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Issue 07 | March 2023
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Welcome to Our Quarterly Briefer

In this Issue, we explore the question of disaster management in Uganda particularly at local government level. Themed ‘Disaster Management in Local Governments,’ this briefer was informed by the numerous disasters Uganda faced in the past few months ranging from Ebola, hunger, floods and mudslides. When disasters occur, all government Ministries, Agencies; Departments; local government and the community needs resources to respond and must be empowered to manage and reduce the impact of these disasters.

The National Policy for Disaster Preparedness and Management demands that local governments’ capabilities are enhanced to manage and effectively respond to disasters within their areas of jurisdiction. This Issue on challenges in disaster management at local government level focusing on climate change, community participation, and food security. In case you missed Issue no.6, please click here.

Here's a quick preview of what's inside:

How prepared are local governments to cope with climate-related disasters?

anna By Anna Amumpiire Akandwanaho, Research Fellow, ACODE

Local governments are the most accessible governing authority when disaster strikes. Given their proximity to the community, local governments have the advantage of responding faster and more effectively to local climate events than institutions and organisations at higher levels of the governance structure. Although local governments are at the forefront of dealing with disasters, prevention and preparedness; they lack funding specifically for these functions. Local Governments specifically have been faced with challenges in related to climate-induced disasters. These challenges include failure to get information about the magnitude of the disaster, future desatster projections, delayed response and inadequate financial support while responding to these disasters, and lack adequate coordination for preparedness and response to such disasters in the existing mechanisms. The limited funding or lack thereof at the local government level directed towards disaster management, preparedness and prevention has rendered implementation of the existing District Contingency Plans highly impracticable.

Harnessing community participation for inclusive disaster management in Uganda

Rebecca By Rebecca Nalwoga-Mukwaya, Research Officer, ACODE

Uganda’s Disaster Preparedness and Management Policy 2011 places the role of disaster management in the hands of the community and the role of government is supportive. Despite this, the Policy only mentions some roles of the community and not how the community should take charge of disaster management. Most of the interventions it mentions are ‘done for the people’ but not ‘with the people’. While Uganda has made commendable progress in policy development for disaster management, there has not been active participation of local communities in policy formulation processes. Policy development must be done together with the communities because policies directly affect them. This means holding consultative meetings and continuously reviewing them so that they are updated with the issues being faced by the communities. Even though the communities may be facing the same disaster, the manifestations over time change. While people should own the problems, consequences and challenges of any mitigation and/or preparedness initiative, it is necessary to see people’s involvement from a broader perspective, which is related to policy and strategy.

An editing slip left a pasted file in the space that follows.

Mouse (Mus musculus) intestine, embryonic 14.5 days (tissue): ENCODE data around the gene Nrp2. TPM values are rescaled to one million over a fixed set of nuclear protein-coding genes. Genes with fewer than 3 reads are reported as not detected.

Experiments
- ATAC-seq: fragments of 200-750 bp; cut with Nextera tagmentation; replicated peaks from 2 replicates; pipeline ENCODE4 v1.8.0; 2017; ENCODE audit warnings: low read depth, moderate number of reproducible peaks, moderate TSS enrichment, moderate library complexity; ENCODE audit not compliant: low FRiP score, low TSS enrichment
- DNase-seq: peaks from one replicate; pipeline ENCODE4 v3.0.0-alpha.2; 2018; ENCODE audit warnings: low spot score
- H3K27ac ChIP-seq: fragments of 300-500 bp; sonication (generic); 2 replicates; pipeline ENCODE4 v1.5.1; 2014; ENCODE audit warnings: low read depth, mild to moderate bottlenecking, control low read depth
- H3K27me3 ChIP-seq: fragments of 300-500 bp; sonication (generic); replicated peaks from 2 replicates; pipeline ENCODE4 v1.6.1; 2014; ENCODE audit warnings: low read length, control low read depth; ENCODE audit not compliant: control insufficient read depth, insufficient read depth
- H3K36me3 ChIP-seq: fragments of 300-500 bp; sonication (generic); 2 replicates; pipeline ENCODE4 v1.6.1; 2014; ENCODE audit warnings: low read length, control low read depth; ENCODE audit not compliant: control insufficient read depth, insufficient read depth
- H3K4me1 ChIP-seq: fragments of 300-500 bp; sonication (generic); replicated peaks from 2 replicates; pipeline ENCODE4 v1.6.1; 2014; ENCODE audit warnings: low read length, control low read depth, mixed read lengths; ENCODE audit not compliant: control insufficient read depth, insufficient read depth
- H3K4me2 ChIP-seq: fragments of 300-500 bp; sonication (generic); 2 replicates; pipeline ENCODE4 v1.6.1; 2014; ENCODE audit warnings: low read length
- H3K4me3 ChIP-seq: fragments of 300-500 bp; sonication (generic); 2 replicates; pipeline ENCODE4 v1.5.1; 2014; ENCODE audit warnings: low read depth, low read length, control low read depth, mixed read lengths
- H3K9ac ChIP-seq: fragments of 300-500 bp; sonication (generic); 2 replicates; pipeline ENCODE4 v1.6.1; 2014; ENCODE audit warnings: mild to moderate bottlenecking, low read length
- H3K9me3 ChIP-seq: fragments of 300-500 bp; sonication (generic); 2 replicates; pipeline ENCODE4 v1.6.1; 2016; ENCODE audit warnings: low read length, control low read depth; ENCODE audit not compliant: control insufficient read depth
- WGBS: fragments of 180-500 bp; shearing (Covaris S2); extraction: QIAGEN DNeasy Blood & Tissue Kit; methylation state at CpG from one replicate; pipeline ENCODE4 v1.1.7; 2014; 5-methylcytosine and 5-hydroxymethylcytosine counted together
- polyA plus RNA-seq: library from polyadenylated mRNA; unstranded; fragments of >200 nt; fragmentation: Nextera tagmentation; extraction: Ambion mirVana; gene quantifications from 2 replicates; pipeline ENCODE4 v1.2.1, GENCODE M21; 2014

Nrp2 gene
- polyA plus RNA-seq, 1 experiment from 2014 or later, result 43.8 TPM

Local governments' response to food security: a case of Karamoja region

Walter By Walter Akena, Research Officer, ACODE

Food insecurity is one of the development challenges that Uganda faces, which calls for strategic interventions at all levels to enable the country to meet its obligations towards many of its hungry citizens. While issues of food security are often addressed at all levels of government, local governments play an important role in dealing with food concerns on the ground. To identify and prioritise actions aimed at promoting food security, local governments in the Karamoja region must have a clear understanding and appreciation of the structural and underlying causes of food insecurity. Karamoja region continues to have the highest food insecurity and malnutrition levels in Uganda due to factors related to inadequate food access, and poor dietary diversity caused by; structural poverty, insecurity and the adverse impact of climate change. Several efforts have been made by national-level actors including emergency food relief yet the situation has persisted.

Disaster management challlenges at local government level in uganda

Rebecca By Rebecca Nalwoga-Mukwaya, Research Officer, ACODE & Hamuza Wamono

Local government’s role in dealing with disaster response has been recognized as a key factor to build proactive communities especially in dealing with disaster management because this facilitates local ownership of disaster risk reduction and the local implementation of disaster management strategies in place. Floods, mudslides/landslides, prolonged periods of drought, and human and livestock epidemics have recently devastated several parts of Uganda with significant social and economic consequences. Disasters have an impact on the well-being and safety of individuals, communities, and countries as a whole. All communities are vulnerable to emergencies and disasters, including those caused by natural disasters, infectious disease epidemics, conflicts, technology advances, and other risks. This article explores the challenges that local governments face in disaster management measures.

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